You’re Ordering Sushi All Wrong

A true foodie knows exactly what to order — but also when to give the reins to the chef, who often knows best.

Henry Phillips

From Issue Two of the Gear Patrol Magazine. Subscribe today for 15% off the GP Store.

To order sushi “omakase” style is to give the dinner reins to the chef. And, with the right chef, this is exactly where they should be. Chef knows what’s in season, what’s fresh, what’s exciting, what’s different. Omakase allows you to truly leave every decision — and every worry — up to the them.

A deluxe omakase course at Sushi Tanabe — selected by Masashi Watanabe, the head chef and owner — begins with an appetizer, then features five kinds of sashimi, a grilled dish, 12 pieces of sushi and miso soup, before wrapping up with dessert. The total cost is 16,500 Japanese yen, or about $150. On our visit, Chef Watanabe laid down the 12 pieces he would be serving that night, presented just so from behind his post at the 13-seat bar at his ninth-floor restaurant in downtown Sapporo. It was awarded three stars by a 2012 Special Edition Michelin Guide to Hokkaido, so we knew the reins were in good hands.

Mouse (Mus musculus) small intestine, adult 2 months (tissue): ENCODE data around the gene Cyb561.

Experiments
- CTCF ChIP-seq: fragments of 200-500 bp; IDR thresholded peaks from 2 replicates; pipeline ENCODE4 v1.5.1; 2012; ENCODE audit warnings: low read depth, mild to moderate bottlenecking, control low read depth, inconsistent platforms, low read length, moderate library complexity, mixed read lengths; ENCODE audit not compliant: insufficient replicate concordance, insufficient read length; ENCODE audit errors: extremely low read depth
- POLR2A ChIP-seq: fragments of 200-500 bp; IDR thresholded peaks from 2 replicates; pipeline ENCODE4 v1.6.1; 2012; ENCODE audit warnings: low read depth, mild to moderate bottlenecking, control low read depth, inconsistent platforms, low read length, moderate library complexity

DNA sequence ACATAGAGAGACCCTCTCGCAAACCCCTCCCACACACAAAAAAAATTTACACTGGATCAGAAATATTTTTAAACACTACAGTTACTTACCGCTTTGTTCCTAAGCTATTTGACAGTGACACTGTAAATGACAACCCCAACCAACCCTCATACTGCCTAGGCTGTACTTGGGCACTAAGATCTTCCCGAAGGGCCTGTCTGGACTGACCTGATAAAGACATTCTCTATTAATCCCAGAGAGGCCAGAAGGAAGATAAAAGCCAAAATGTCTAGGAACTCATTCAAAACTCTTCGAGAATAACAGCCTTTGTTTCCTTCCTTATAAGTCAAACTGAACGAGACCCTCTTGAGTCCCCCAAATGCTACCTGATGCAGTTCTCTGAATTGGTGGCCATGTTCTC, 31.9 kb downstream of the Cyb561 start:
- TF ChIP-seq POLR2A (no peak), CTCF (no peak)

Lead Image: Left to Right, Top to Bottom
Red Flesh Tuna – Akami
Hamaguri Clam – Hamaguri
Sweet Shrimp – Amaebi
Blackthroat Sea Perch – Akamutsu
Gizzard Shad – Kohada
Flounder – Hirame
Golden Eye Snapper – Kinmedai
Sea Urchin – Uni
Japanese Horse Mackerel – Aji
Surf Clam – Hokkigai
Mackerel – Saba
Conger Eel – Anago

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A version of this story appears in Issue Two of the Gear Patrol Magazine, 286 pages of stories, reports, interviews and original photography from five distinct locations around the world. Subscribe Now: $35

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